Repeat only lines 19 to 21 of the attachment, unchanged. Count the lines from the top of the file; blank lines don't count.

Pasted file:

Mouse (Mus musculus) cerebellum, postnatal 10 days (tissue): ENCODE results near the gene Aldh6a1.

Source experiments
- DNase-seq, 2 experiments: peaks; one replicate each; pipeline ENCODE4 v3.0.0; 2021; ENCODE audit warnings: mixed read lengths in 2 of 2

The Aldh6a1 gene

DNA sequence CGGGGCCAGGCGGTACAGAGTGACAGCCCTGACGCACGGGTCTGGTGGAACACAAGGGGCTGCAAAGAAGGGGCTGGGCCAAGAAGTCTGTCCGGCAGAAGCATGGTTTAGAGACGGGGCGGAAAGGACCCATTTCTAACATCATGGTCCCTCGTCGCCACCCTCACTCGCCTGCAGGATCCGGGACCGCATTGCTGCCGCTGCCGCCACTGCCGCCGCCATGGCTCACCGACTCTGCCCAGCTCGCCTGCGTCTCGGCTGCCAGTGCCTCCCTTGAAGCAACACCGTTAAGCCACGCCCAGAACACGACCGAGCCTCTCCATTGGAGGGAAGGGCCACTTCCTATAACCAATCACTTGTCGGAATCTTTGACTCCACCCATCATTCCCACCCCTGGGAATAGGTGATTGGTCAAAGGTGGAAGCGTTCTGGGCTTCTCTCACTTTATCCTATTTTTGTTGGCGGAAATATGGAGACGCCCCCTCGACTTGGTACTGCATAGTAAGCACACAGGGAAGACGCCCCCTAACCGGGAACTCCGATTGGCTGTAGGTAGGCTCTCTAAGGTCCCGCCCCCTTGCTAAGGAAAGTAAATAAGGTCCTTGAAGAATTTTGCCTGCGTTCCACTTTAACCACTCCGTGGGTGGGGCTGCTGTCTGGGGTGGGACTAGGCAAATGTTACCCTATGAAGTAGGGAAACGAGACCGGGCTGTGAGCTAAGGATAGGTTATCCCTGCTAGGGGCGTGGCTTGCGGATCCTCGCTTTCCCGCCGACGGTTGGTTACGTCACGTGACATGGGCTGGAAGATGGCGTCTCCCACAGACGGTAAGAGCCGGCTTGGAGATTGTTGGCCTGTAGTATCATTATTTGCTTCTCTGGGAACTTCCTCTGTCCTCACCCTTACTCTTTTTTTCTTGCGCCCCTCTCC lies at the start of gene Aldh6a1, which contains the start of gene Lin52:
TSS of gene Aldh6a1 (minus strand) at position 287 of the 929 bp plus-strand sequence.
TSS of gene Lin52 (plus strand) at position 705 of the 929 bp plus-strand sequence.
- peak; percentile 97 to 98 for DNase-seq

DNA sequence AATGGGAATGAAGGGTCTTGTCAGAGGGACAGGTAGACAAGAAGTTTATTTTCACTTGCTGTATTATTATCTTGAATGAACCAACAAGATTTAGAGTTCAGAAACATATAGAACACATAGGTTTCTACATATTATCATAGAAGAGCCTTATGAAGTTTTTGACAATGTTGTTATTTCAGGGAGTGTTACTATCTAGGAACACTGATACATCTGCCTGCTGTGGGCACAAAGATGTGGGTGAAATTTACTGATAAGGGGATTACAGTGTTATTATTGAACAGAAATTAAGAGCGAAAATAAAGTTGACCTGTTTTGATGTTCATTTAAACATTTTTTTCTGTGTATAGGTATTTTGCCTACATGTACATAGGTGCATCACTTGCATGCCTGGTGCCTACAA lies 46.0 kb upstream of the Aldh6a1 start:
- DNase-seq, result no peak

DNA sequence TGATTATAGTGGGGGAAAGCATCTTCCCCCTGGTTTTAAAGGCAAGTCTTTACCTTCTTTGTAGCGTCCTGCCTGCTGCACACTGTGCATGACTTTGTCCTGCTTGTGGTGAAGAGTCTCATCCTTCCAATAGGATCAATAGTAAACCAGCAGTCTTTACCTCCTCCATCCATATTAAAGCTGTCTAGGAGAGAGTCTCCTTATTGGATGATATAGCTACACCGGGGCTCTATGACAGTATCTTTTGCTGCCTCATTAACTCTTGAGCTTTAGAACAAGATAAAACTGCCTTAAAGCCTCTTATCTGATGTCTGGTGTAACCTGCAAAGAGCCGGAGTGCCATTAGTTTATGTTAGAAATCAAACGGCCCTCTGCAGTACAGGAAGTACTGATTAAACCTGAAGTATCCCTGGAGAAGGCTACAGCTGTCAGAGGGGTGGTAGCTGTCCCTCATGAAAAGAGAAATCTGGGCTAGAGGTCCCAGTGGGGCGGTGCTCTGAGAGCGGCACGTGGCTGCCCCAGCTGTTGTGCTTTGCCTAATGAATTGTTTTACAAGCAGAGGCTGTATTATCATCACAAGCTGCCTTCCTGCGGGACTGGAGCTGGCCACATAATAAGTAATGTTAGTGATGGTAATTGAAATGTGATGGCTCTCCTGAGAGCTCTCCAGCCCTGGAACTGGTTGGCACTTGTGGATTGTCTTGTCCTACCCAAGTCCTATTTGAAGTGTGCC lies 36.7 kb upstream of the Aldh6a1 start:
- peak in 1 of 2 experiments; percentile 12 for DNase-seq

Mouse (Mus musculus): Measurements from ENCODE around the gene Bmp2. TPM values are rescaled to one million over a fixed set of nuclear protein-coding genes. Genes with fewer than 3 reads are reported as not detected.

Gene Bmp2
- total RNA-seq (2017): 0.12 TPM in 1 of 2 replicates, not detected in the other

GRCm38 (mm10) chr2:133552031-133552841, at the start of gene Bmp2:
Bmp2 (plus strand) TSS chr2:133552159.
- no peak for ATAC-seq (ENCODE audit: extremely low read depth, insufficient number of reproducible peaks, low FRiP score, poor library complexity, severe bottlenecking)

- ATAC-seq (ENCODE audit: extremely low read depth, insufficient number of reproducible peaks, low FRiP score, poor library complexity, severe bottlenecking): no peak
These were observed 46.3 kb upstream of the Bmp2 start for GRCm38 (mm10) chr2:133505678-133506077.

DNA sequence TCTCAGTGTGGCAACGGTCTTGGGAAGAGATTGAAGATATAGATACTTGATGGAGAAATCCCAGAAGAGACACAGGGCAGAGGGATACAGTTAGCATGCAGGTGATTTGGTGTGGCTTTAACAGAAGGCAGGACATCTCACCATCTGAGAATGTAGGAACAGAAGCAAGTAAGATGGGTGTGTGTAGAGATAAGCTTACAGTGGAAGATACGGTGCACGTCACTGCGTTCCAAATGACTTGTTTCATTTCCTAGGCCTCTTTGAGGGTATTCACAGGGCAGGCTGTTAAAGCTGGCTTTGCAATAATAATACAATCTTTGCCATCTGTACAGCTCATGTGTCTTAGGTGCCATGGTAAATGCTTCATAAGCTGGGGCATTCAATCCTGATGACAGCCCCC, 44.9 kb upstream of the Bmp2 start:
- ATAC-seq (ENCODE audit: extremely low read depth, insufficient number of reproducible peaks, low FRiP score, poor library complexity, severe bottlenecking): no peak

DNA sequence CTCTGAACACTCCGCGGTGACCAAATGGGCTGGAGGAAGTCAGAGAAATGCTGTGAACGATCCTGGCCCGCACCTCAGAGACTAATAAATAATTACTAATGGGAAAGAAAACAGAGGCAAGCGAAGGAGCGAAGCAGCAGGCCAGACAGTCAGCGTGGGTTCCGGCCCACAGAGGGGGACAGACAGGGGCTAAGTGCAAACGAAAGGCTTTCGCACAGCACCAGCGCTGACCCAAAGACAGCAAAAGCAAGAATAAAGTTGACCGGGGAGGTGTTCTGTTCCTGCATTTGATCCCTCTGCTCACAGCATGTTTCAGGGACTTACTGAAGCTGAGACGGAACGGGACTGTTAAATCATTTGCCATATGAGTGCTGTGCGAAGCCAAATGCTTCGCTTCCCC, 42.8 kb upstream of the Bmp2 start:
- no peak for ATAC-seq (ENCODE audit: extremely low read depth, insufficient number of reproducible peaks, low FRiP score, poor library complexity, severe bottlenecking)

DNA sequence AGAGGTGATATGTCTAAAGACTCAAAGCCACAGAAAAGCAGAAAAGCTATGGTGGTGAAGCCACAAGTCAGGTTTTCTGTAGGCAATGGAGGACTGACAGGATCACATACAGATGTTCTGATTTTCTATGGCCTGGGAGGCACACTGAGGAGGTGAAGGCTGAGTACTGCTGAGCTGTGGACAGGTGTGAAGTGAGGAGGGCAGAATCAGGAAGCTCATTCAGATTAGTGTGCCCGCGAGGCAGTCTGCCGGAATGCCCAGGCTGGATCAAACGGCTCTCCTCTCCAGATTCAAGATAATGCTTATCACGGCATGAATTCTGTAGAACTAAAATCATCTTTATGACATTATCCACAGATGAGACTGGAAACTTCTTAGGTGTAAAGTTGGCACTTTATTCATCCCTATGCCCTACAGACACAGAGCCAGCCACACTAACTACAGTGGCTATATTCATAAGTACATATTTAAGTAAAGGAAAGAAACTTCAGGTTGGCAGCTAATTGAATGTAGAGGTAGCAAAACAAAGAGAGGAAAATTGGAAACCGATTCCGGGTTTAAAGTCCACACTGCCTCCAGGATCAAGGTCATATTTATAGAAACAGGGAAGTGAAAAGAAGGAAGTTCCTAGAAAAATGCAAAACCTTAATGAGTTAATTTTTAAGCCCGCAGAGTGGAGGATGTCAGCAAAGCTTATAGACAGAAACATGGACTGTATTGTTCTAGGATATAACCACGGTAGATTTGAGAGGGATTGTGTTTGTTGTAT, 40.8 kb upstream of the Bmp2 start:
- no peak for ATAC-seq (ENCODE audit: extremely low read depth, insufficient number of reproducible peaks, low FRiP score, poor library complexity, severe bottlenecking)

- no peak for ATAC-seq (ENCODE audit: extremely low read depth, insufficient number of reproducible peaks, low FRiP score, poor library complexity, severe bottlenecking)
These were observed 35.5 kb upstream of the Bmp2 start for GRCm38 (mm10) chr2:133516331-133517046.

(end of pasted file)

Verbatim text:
- ATAC-seq (ENCODE audit: extremely low read depth, insufficient number of reproducible peaks, low FRiP score, poor library complexity, severe bottlenecking): no peak
These were observed 46.3 kb upstream of the Bmp2 start for GRCm38 (mm10) chr2:133505678-133506077.

DNA sequence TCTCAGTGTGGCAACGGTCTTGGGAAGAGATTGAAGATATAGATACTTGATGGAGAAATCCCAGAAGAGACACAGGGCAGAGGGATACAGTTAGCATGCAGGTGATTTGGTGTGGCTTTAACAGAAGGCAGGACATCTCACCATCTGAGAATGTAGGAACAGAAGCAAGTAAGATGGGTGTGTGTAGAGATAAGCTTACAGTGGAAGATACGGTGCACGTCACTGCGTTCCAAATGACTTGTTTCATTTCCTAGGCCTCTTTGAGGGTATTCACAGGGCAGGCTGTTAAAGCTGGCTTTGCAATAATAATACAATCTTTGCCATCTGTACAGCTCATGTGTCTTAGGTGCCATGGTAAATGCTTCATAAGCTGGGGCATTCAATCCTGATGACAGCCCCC, 44.9 kb upstream of the Bmp2 start: